Here we are at the 20th edition to round out 2020.
Although there may not be much to look back on this year outside of work, we wanted to bring back some of our favorite stories for a little preemptive pandemic nostalgia.
Our very first story. Ever.
Remember Bernie Sanders and his so-called threat of socialism? Although only one of those made it to Election Day, our very first Trendlines story hit inboxes in February showing that Amerians actually have a soft spot for socialism — so long as it’s not called that.
Our silliest story.
With a few strong contenders, including analyses about the most preferred Halloween candy and stadium concession snacks, the silliest story examined personality differences between cat and dog people. Granted this was six weeks into the pandemic and it appears we became a little neurotic — not unlike cat people, it turns out.
Our story with the best visual.
What’s good data without captivating visualizations? A .csv file. If you haven’t noticed, we love using our ggplot palette to produce above-the-mantle-worthy visuals. Here are our favorites from this year.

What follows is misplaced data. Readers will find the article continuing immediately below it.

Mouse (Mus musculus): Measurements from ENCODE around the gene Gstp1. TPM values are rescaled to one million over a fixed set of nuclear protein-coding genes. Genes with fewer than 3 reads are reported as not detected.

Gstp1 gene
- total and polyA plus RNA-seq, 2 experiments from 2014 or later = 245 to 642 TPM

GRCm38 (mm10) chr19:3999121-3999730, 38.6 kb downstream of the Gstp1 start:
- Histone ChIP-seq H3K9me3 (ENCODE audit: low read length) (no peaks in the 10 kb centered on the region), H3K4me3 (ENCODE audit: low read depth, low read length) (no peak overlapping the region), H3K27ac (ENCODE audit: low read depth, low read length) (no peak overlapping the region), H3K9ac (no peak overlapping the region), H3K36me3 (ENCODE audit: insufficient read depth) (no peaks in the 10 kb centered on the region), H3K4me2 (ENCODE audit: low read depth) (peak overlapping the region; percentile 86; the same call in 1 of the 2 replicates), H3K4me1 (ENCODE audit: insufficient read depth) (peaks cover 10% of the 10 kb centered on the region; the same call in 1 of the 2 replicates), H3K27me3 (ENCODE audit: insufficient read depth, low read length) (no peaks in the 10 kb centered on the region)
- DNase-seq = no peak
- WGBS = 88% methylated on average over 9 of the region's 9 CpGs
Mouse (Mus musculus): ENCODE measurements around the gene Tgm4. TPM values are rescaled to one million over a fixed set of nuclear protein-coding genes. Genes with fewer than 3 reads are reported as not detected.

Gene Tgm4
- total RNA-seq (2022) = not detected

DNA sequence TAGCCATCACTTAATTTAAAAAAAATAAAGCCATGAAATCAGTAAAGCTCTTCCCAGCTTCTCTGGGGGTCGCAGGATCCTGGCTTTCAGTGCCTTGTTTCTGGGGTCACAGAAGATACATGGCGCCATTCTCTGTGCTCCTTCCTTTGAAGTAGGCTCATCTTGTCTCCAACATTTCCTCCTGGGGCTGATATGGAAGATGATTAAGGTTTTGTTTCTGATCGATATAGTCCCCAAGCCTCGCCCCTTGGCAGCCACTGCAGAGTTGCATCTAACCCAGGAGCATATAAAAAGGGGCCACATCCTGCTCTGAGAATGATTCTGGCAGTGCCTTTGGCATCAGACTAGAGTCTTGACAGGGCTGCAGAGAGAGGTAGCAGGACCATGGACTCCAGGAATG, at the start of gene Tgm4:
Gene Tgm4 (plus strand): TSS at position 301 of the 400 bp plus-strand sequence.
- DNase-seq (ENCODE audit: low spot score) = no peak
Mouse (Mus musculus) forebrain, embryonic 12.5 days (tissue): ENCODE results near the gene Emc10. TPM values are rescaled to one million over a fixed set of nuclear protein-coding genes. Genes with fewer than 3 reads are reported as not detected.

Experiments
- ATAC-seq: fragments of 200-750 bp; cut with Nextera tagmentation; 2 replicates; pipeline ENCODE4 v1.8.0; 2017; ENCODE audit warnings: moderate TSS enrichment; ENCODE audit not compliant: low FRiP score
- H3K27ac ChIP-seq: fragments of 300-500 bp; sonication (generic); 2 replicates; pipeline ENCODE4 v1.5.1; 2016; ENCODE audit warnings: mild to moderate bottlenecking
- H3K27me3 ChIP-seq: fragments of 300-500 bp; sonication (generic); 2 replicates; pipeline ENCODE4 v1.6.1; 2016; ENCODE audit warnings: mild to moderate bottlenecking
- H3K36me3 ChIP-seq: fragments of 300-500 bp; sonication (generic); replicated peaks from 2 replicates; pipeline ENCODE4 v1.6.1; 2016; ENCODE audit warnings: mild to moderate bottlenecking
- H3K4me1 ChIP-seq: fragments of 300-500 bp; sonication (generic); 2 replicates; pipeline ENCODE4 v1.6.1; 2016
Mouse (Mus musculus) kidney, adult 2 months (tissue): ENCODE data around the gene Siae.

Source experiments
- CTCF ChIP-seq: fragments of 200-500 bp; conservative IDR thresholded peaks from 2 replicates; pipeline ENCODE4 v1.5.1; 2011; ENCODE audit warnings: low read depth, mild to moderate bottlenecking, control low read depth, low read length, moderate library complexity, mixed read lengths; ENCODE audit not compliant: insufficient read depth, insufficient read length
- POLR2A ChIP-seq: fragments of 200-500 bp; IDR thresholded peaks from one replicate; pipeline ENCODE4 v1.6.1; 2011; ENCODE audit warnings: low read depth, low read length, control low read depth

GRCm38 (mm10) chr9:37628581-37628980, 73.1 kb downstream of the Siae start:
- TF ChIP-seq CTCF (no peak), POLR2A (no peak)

Starting in June and continuing every month, we asked respondents how many months it would be until the economy and normal activity would resume and when they thought a vaccine would become available. Looks like Americans were feeling extra hopeful around Thanksgiving (with good reason).
Switching gears to cars, our itch to get out of the damn house got the best of us so we decided to go vicariously car shopping — which in normal times is the most hated task ever — with our respondents. The results gave us all FOMO so we asked Santa for an SUV this year.
Our hardest story to write.
Vulnerable moment here: we really struggled to write the Brands Talk the Talk story. The intention of this story was to test how different actions taken by brands against police brutality and racial institutional racism are perceived through a survey experiment.
Not only were the results challenging to interpret, but we also wanted to balance acknowledging the role that brands can (or should) have in contributing to the very powerful narrative around race in this country — even if our results found that for some brands, staying silent was the right business move for them.
Our story with the best title.
We strongly encourage you to judge a story by its title. Sometimes landing the title is the hardest part of the process. With a strong field of contenders, our proudest hang-on-the-fridge titles are: